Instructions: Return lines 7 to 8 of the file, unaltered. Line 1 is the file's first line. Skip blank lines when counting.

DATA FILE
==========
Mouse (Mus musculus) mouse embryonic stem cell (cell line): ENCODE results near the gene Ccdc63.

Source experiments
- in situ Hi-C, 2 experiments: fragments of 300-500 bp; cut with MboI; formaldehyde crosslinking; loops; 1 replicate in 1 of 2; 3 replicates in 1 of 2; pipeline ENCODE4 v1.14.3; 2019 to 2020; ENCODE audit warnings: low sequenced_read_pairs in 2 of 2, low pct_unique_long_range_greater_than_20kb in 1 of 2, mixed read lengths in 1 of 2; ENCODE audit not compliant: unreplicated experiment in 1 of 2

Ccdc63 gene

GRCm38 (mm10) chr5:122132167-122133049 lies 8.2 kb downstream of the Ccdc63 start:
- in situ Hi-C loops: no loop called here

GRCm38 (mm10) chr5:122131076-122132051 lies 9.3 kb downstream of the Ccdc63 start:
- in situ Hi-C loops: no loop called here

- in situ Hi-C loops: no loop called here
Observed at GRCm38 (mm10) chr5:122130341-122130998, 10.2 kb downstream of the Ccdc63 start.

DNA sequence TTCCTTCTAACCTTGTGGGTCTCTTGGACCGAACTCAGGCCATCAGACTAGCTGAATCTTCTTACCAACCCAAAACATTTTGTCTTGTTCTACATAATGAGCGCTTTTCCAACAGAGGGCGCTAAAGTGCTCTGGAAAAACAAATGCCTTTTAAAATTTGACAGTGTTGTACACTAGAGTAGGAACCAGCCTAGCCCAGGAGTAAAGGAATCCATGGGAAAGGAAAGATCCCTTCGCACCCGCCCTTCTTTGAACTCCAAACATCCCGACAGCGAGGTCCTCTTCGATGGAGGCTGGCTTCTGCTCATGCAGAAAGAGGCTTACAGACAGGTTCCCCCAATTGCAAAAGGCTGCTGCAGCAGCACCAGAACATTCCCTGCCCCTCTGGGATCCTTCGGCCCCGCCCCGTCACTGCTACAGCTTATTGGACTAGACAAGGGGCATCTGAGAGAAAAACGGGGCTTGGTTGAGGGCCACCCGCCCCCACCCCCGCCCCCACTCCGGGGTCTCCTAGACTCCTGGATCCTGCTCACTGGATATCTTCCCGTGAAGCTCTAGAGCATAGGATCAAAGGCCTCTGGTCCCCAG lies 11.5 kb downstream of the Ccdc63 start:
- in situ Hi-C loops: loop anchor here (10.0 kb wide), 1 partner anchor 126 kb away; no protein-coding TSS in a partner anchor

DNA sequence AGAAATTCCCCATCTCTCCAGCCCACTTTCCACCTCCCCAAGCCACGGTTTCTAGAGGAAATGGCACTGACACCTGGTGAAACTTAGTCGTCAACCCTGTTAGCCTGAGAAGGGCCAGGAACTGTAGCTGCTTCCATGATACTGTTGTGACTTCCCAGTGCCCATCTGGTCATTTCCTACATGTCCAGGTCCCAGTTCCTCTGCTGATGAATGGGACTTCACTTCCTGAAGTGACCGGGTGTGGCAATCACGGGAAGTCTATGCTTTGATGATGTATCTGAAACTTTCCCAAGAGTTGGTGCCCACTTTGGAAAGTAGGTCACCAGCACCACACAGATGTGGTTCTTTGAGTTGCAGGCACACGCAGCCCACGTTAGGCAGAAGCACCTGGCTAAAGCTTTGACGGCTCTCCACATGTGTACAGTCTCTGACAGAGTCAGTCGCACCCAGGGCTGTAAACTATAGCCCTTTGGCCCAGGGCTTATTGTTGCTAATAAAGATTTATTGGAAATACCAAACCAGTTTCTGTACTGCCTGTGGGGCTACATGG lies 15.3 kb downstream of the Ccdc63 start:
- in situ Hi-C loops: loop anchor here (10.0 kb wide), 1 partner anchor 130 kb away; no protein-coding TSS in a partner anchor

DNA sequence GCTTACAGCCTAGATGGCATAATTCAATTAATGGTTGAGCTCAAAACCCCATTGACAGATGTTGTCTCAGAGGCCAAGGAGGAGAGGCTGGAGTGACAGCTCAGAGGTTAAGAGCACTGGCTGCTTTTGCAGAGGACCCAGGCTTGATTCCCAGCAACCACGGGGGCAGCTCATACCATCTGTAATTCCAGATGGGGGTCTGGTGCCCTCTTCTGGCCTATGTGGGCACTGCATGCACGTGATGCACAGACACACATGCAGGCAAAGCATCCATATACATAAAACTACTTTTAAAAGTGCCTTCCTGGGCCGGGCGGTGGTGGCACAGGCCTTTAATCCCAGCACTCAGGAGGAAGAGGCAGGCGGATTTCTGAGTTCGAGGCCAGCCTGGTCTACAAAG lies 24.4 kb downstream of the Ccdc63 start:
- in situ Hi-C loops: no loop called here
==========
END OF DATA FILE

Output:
GRCm38 (mm10) chr5:122131076-122132051 lies 9.3 kb downstream of the Ccdc63 start:
- in situ Hi-C loops: no loop called here